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Fact Sheet Oct. 2018: PFAS Investigation in North Pole Area Groundwater

Under revision: October 3, 2018


See the PDF version of this fact sheet.


The discovery of PFAS, or per- and polyfluoroalkyl substances, in drinking water systems has been drawing recent attention nationwide, statewide and locally in the Fairbanks area. PFAS are man-made chemicals that have been used in industry and consumer products worldwide since the 1950s. PFAS are manufactured for their heat, water, and stain-resistant properties, and applications include non-stick cookware, water- and stain-repellent fabrics, and firefighting foams. PFAS do not easily break down in the environment and travel rapidly to groundwater, where they can spread.

The Department of Environmental Conservation (DEC) has recently set action levels for six PFAS in drinking water supplies. The action levels will be used to determine when treatment of water or an alternative water supply (such as bottled water or other drinking water supplies) is needed to protect human health. Because the research on these compounds is still evolving, DEC is using currently available science to set protective levels, which, if exceeded, trigger the need to provide treatment or alternative water. On October 1, DEC announced a proposed regulation update to establish cleanup levels in regulation for these six PFAS.

PFAS Sampling Design

This summer, DEC took advantage of an existing monitoring program and sampled a small number of water wells in the North Pole area for PFAS. Test wells for this preliminary sampling were selected to look for PFAS across a wide range of groundwater conditions. DEC is aware that fire-fighting foams containing PFAS were historically used on the former North Pole Refinery property. The purpose of this summer’s monitoring was to evaluate PFAS in groundwater off the refinery.

Residents and businesses in the sampling area are currently being provided with alternative drinking water supplies or point of entry (POE) water treatment systems for sulfolane removal.

For the PFAS sampling, DEC selected:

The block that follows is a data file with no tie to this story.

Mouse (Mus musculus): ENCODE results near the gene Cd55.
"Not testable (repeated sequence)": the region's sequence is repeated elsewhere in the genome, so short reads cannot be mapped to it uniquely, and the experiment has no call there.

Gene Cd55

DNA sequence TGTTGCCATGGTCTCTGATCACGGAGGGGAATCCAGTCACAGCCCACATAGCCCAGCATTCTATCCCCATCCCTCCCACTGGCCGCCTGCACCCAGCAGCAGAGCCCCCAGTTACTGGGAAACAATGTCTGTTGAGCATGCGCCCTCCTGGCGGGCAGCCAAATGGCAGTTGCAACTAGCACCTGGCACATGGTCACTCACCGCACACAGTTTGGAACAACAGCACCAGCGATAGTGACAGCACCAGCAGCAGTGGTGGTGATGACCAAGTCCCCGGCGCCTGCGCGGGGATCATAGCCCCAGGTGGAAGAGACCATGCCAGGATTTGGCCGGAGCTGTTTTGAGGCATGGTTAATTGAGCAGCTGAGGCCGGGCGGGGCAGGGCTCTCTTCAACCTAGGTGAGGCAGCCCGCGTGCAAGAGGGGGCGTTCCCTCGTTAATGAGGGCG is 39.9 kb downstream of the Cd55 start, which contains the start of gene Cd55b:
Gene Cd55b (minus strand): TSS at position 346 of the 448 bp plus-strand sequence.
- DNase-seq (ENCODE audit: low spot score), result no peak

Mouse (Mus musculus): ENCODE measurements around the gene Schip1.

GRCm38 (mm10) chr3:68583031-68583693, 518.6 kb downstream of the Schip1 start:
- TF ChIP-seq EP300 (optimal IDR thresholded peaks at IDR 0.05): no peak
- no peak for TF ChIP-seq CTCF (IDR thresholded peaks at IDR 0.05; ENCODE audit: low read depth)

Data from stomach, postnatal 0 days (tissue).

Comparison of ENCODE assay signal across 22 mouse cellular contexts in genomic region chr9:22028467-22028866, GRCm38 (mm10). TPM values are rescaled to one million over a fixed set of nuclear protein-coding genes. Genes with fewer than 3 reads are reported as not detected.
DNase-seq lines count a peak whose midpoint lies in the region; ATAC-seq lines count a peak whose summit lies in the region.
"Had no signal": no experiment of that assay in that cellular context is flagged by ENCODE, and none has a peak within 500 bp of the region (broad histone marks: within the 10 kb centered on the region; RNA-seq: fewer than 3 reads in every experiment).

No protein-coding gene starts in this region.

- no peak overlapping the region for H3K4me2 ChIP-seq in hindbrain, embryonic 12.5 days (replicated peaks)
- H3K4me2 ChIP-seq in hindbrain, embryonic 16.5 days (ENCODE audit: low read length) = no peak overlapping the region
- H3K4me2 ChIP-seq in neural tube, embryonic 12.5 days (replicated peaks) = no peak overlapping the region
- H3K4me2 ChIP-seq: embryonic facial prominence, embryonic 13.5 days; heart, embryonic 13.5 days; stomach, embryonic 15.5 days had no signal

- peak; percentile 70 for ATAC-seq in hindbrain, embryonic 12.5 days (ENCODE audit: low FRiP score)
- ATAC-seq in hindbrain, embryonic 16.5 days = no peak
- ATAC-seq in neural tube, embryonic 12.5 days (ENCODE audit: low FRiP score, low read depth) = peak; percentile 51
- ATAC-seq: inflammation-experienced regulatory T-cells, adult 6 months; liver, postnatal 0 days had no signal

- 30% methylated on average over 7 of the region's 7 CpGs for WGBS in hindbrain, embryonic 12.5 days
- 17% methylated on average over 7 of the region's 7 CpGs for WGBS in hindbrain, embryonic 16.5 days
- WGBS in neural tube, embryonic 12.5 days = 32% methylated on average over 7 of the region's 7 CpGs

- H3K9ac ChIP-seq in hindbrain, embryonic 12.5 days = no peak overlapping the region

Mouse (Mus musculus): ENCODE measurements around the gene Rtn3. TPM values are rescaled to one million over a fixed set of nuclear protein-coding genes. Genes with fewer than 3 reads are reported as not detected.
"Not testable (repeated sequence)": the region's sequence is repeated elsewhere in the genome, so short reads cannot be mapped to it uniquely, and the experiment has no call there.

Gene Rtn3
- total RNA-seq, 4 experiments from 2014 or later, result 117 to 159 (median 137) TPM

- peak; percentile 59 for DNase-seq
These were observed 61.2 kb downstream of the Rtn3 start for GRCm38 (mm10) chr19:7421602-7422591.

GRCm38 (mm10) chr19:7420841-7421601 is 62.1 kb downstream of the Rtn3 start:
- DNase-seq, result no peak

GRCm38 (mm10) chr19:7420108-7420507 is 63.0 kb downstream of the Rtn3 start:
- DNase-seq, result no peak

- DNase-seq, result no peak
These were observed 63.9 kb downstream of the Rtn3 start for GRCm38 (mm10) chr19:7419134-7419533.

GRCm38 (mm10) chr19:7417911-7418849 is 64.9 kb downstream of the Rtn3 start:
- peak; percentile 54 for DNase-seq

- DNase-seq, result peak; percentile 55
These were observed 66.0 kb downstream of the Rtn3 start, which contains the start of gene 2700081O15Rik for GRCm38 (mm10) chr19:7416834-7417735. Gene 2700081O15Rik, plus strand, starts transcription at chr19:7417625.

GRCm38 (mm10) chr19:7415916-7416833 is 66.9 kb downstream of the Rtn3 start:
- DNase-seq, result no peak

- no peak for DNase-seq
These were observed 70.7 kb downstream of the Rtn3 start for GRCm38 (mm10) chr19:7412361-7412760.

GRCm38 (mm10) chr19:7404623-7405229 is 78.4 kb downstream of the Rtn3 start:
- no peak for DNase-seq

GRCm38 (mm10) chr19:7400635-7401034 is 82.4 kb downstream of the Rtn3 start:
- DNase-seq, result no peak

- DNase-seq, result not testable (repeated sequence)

• 4 private water wells fitted with POE treatment systems, and
  • 9 groundwater monitoring wells.

From each private water well, DEC collected two samples: an untreated and a treated water sample. DEC collected one sample from each groundwater monitoring well.

Drinking Water Well Results

POE Treatment systems are effectively removing PFAS to below DEC action levels.

  • Untreated water sample results indicate a PFAS plume in the area.
    • PFAS were detected in all samples of water taken prior to treatment; two results were above the DEC action levels.
  • Post-treatment samples show PFAS below the DEC action levels.
    • In three of the treated water samples, PFAS were not detected. PFAS were detected at concentrations far below DEC action levels in one sample.

GroundWater Monitoring Well Results

  • 3 of the sample results were above DEC action levels,
  • 6 of the sample results were below the action levels.


The drinking water well and groundwater monitoring well results are shown on this map. 

Phase 1 PFAS monitoring map with results

Next Steps

DEC is currently planning a second phase of PFAS sampling in the North Pole area to be performed before the end of 2018.

Additional drinking water wells with POE treatment systems will be sampled to confirm the effectiveness of the systems in removing PFAS.

DEC will sample additional groundwater monitoring wells and private wells to assess the boundaries of the PFAS groundwater plume and provide more information on the source of PFAS in the groundwater.

DEC's Action Levels

In August of 2018, DEC issued the Technical Memorandum: Action Levels for PFAS in Water and Guidance on Sampling Groundwater and Drinking Water. These levels determine when treatment or alternative water supply is necessary to protect human health. DEC has set action levels for the following six individual PFAS:

  • perfluorooctane sulfonic acid (PFOS)
  • perfluorooctanoic acid (PFOA)
  • perfluorononanoic acid (PFNA)
  • perfluorohexanesulfonic acid (PFHxS)
  • perfluoroheptanoic acid (PFHpA)
  • perfluorobutanesulfonic acid (PFBS)

The action level is 70 parts per trillion (ppt) – for the sum of PFOS, PFOA, PFNA, PFHxS, and PFHpA. This means that the sum of the concentrations of all these contaminants, or those that are present, cannot exceed the action level. The current action level for PFBS differs, and is set at 2,000 ppt.


Assessment and Cleanup

  • Alaska Department of Environmental Conservation
  • Division of Spill Prevention and Response
  • Contaminated Sites Program
  • Jim Fish
  • Environmental Project Manager
  • 907-451-2117

Health-related Information

  • Alaska Department of Health and Social Services
  • Division of Public Health
  • Environmental Public Health Program
  • Kristin Bridges
  • Public Health Scientist
  • 907-269-8028

To learn more, visit:

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